Recovery Act work strains SBA acquisition staff

SBA's IG raises concerns about the agency's contracting shop shrinking even as the work is growing

The Small Business Administration is putting together a plan to temporarily assemble enough acquisition employees to carry out the agency's usual contracting work as well as spending its Recovery Act work, according to a new memo.

SBA intends to add five extra private-sector employees to support its acquisition staff, with two of them dealing solely with Recovery Act contracting, Darryl Hairston, associate administrator of SBA’s Office of Management and Administration, wrote in a memo posted online April 13.

“Ensuring the proper oversight of the acquisition activity and its personnel is a critical function,” Hairston wrote.

Hairston wrote in response to the SBA inspector general’s concerns about overseeing acquisition work, specifically the demands on overseeing Recovery Act spending.


Related stories:

Obama proposes expanding acquisition workforce

Recovery Act comes before other contracting work

The hidden force in acquisition


Debra Ritt, SBA’s associate inspector general for auditing, raised concerns in an April 9 memo about the number of SBA’s contracting employees handling a greatly increased workload due to Recovery Act contracts. Ritt’s concerns align with a theme resonating among the federal watchdog community.

SBA’s contracting staff has decreased as work increased, and, what’s more, SBA lacks strong leadership in its contracting office.

Ritt noted that since November, SBA has not had an Office of Business Operations director, a position that is also intended to be the agency’s senior procurement executive. Adding to the turmoil, the acting director does not have a great deal of contract knowledge to oversee contracts to avoid mismanagement, according to Ritt’s memo.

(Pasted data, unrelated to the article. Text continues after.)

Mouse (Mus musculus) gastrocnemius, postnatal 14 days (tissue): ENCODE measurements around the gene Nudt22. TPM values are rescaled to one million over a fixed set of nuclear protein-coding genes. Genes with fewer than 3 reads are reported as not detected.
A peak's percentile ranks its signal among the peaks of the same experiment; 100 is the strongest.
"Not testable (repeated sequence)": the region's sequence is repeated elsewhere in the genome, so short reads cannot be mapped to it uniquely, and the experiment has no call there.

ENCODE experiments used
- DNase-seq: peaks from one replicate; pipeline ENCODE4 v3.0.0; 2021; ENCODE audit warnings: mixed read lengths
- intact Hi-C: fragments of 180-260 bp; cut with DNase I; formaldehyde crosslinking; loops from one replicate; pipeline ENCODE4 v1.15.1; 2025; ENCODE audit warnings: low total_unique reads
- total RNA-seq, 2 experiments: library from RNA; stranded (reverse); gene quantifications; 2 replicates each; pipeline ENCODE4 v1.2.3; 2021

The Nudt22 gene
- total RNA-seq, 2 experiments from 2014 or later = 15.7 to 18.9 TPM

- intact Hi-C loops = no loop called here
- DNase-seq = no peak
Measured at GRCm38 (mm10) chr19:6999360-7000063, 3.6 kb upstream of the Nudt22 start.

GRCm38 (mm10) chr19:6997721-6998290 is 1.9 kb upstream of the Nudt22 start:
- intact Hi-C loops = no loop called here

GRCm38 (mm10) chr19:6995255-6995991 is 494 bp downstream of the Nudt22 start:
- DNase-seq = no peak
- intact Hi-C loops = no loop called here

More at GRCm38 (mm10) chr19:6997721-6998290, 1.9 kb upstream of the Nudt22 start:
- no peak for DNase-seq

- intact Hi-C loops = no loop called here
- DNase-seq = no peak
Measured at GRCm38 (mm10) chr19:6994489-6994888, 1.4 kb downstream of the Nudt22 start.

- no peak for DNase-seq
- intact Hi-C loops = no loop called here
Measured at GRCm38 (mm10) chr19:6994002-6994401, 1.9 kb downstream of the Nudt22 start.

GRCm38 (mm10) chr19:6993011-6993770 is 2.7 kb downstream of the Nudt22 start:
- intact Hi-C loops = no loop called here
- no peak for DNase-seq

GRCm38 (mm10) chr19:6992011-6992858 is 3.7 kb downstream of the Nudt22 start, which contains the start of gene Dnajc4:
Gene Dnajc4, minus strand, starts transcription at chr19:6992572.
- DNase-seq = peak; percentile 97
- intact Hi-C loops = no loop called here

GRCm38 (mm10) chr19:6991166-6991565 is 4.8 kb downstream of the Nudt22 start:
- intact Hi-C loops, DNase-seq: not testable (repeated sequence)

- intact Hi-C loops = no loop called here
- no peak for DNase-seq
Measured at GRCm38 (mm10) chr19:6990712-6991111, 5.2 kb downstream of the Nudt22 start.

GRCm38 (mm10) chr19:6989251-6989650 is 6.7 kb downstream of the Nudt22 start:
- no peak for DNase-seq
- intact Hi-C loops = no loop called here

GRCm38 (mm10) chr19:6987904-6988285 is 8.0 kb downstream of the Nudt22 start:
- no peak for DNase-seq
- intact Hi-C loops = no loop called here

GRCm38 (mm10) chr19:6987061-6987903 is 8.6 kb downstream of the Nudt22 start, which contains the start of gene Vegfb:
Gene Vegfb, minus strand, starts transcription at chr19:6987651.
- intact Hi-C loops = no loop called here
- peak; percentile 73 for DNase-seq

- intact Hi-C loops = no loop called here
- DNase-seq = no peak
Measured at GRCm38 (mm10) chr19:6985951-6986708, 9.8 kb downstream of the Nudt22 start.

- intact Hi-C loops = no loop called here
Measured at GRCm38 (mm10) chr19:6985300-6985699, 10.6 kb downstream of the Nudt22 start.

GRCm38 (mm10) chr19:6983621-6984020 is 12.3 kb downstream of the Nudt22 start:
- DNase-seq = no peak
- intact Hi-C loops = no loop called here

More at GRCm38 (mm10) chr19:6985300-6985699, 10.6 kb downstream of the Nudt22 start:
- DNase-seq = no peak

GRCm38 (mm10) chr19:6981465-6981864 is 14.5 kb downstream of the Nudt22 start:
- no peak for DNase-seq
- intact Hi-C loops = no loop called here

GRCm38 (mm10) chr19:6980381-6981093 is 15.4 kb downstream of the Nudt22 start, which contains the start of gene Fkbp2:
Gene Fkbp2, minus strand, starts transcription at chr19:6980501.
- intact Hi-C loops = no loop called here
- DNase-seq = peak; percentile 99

SBA’s contracting shop has last dropped from 13 employees in June 2009 to seven in February. Meanwhile the amount of work has grown significantly. In June SBA had awarded four contracts with money from the American Recovery and Reinvestment Act and processed 390 contract actions that included no stimulus funds. By February though, SBA had awarded 25 more Recovery Act contracts and processed 740 other contract actions, Ritt wrote.

“Consequently, SBA will not be able to provide heightened management attention of Recovery Act contracts, as required by [the Office of Management and Budget], or be able to effectively oversee other contracting activity,” Ritt wrote in the memo.

Hairston said he agrees with the IG's concerns and is working on building up its acquisition staff and improve its employees' skills to do the core operations.

 

About the Author

Matthew Weigelt is a freelance journalist who writes about acquisition and procurement.

The Fed 100

Save the date for 28th annual Federal 100 Awards Gala.

Featured

  • Social network, census

    5 predictions for federal IT in 2017

    As the Trump team takes control, here's what the tech community can expect.

  • Rep. Gerald Connolly

    Connolly warns on workforce changes

    The ranking member of the House Oversight Committee's Government Operations panel warns that Congress will look to legislate changes to the federal workforce.

  • President Donald J. Trump delivers his inaugural address

    How will Trump lead on tech?

    The businessman turned reality star turned U.S. president clearly has mastered Twitter, but what will his administration mean for broader technology issues?

  • Login.gov moving ahead

    The bid to establish a single login for accessing government services is moving again on the last full day of the Obama presidency.

  • Shutterstock image (by Jirsak): customer care, relationship management, and leadership concept.

    Obama wraps up security clearance reforms

    In a last-minute executive order, President Obama institutes structural reforms to the security clearance process designed to create a more unified system across government agencies.

  • Shutterstock image: breached lock.

    What cyber can learn from counterterrorism

    The U.S. has to look at its experience in developing post-9/11 counterterrorism policies to inform efforts to formalize cybersecurity policies, says a senior official.

Reader comments

Please post your comments here. Comments are moderated, so they may not appear immediately after submitting. We will not post comments that we consider abusive or off-topic.

Please type the letters/numbers you see above

More from 1105 Public Sector Media Group